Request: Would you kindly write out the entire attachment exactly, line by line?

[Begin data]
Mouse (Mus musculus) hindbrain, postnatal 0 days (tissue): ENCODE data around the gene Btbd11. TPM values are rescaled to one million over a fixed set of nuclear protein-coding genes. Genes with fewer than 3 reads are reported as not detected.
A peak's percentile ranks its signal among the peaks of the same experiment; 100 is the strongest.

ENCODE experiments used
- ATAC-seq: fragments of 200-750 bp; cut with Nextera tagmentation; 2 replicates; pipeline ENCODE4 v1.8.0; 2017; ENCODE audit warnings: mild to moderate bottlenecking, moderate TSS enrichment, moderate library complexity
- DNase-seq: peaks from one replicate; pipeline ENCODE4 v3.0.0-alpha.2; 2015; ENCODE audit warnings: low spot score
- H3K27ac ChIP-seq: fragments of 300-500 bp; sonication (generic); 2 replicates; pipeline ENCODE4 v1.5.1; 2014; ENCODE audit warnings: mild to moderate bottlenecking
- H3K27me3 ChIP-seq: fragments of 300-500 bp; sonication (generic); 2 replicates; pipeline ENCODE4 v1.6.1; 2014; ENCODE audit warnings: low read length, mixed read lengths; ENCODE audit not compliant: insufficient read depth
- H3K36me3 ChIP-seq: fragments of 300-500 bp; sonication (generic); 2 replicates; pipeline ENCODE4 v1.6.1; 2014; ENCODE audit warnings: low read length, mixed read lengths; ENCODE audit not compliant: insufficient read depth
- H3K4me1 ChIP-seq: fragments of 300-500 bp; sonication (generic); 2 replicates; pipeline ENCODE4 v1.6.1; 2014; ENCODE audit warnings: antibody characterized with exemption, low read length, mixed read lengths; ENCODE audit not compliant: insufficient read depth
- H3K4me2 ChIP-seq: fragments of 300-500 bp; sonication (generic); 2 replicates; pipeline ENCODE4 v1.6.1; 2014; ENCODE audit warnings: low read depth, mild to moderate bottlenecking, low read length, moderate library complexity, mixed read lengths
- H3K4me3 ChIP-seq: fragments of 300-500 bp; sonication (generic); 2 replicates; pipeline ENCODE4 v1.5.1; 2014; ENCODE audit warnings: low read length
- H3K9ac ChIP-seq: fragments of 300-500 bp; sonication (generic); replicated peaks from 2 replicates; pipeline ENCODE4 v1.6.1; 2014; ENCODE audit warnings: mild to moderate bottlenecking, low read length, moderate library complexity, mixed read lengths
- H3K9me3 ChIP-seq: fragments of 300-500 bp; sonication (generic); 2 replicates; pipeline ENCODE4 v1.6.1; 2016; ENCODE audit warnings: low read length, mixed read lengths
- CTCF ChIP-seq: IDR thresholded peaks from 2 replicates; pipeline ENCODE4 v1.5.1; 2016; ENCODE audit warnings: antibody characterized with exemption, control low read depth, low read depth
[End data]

Mouse (Mus musculus) hindbrain, postnatal 0 days (tissue): ENCODE data around the gene Btbd11. TPM values are rescaled to one million over a fixed set of nuclear protein-coding genes. Genes with fewer than 3 reads are reported as not detected.
A peak's percentile ranks its signal among the peaks of the same experiment; 100 is the strongest.

ENCODE experiments used
- ATAC-seq: fragments of 200-750 bp; cut with Nextera tagmentation; 2 replicates; pipeline ENCODE4 v1.8.0; 2017; ENCODE audit warnings: mild to moderate bottlenecking, moderate TSS enrichment, moderate library complexity
- DNase-seq: peaks from one replicate; pipeline ENCODE4 v3.0.0-alpha.2; 2015; ENCODE audit warnings: low spot score
- H3K27ac ChIP-seq: fragments of 300-500 bp; sonication (generic); 2 replicates; pipeline ENCODE4 v1.5.1; 2014; ENCODE audit warnings: mild to moderate bottlenecking
- H3K27me3 ChIP-seq: fragments of 300-500 bp; sonication (generic); 2 replicates; pipeline ENCODE4 v1.6.1; 2014; ENCODE audit warnings: low read length, mixed read lengths; ENCODE audit not compliant: insufficient read depth
- H3K36me3 ChIP-seq: fragments of 300-500 bp; sonication (generic); 2 replicates; pipeline ENCODE4 v1.6.1; 2014; ENCODE audit warnings: low read length, mixed read lengths; ENCODE audit not compliant: insufficient read depth
- H3K4me1 ChIP-seq: fragments of 300-500 bp; sonication (generic); 2 replicates; pipeline ENCODE4 v1.6.1; 2014; ENCODE audit warnings: antibody characterized with exemption, low read length, mixed read lengths; ENCODE audit not compliant: insufficient read depth
- H3K4me2 ChIP-seq: fragments of 300-500 bp; sonication (generic); 2 replicates; pipeline ENCODE4 v1.6.1; 2014; ENCODE audit warnings: low read depth, mild to moderate bottlenecking, low read length, moderate library complexity, mixed read lengths
- H3K4me3 ChIP-seq: fragments of 300-500 bp; sonication (generic); 2 replicates; pipeline ENCODE4 v1.5.1; 2014; ENCODE audit warnings: low read length
- H3K9ac ChIP-seq: fragments of 300-500 bp; sonication (generic); replicated peaks from 2 replicates; pipeline ENCODE4 v1.6.1; 2014; ENCODE audit warnings: mild to moderate bottlenecking, low read length, moderate library complexity, mixed read lengths
- H3K9me3 ChIP-seq: fragments of 300-500 bp; sonication (generic); 2 replicates; pipeline ENCODE4 v1.6.1; 2016; ENCODE audit warnings: low read length, mixed read lengths
- CTCF ChIP-seq: IDR thresholded peaks from 2 replicates; pipeline ENCODE4 v1.5.1; 2016; ENCODE audit warnings: antibody characterized with exemption, control low read depth, low read depth